In the field to the right above is this marker...on a mound where lie buried the plague victims from the 1400's.

And just a bit further up the road is the oldest living thing in all of Europe, perhaps in the world. A 5,000 year-old yew tree...the Fortingall Yew.

It sits in the village church yard. A fence has been built around it to protect it. The trunk used to have a circumference of 56 feet. It is now less than a quarter of that, thanks to souvenir hunters before the tree was walled in. Here is a look behind the wall.

The small upright stones in the back mark where the circumference of the trunk used to be. The ones on this side are further out than the picture. Here is another angle. Here, pedestals have been built to support the branches.

One more look at trunk and markers.

While we're doing ancient, step into the Fortingall church. Here is a handbell used by St. Cedd, a disciple of St. Aidan...650 AD. It is said to possess curative powers. Between this and St. Fillan's stones, I should be just fine!

After leaving Fortingall, I headed around to the south side of the River Tay, looking for an ancient stone circle that was supposed to be there. I ended up at the Crannog Centre. What's a crannog, you say? This is a crannog.

I missed the last tour of the day (you can see the weather never improved), which would tell me more, but as I remember, this was the way some ancient Celts on the river lived. The walkway could be cut out, making it safe from intruders. I knew the Crannog Centre was after the stone circles, so I asked in the gift shop where they were. The woman was kind enough to draw me a detailed map. I had driven right by. This is what it looks like from the road.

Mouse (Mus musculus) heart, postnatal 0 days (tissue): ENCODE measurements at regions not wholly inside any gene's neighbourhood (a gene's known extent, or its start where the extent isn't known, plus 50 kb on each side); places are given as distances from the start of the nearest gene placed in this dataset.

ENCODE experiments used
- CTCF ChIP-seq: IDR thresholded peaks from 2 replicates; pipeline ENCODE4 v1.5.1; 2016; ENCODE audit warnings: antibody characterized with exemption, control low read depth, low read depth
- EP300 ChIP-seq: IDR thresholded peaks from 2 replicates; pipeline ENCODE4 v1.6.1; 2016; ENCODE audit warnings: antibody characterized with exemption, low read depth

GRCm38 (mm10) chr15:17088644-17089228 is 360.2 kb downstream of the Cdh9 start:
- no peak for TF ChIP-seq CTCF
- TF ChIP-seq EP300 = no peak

There are no signs...nothing. It's in someone's yard. A closer look.

Here is a placard about the stones. Hope it's legible.

The dark brown and blue stones on the map are still standing. The brown and blue outlined stones are fallen.

Thanks to the timing feature on my camera and a handy stone to set it on...

Some stones were quite large.

While there, I visited with four people from Holland and helped them figure out the words they didn't understand on the placard. The man's English was the best, and we talked about talking to trees while two of the women lay down in the center of the circle and meditated.

About 6 pm I headed for home, which was about an hour and a half away in good weather. It wasn't good weather. The rain started to come down much harder...very effective as I drove through my first moor. Bleak indeed! One word about stone walls. Almost all the stone walls here are much more finely done than ours at home. The rocks are small and long, as opposed to ours that are typically big and round. Here's an example.

The tops are generaly finished off some way...some like this, others with rocks sticking up like spikes. They line many roads and are often twice or more the height of ours at home. It can feel like driving through a tunnel at times, although the wall is usually only on one side. But the road can run quite a bit below the ground level on the other side...or sometimes there are tall hedges.

Well, it is 10:17 pm and it looks like I will be doing my first night driving, since I am over at the University. I won't hazard a guess at what I will be doing tomorrow, except that I will be joining some church members for coffee about 10 am.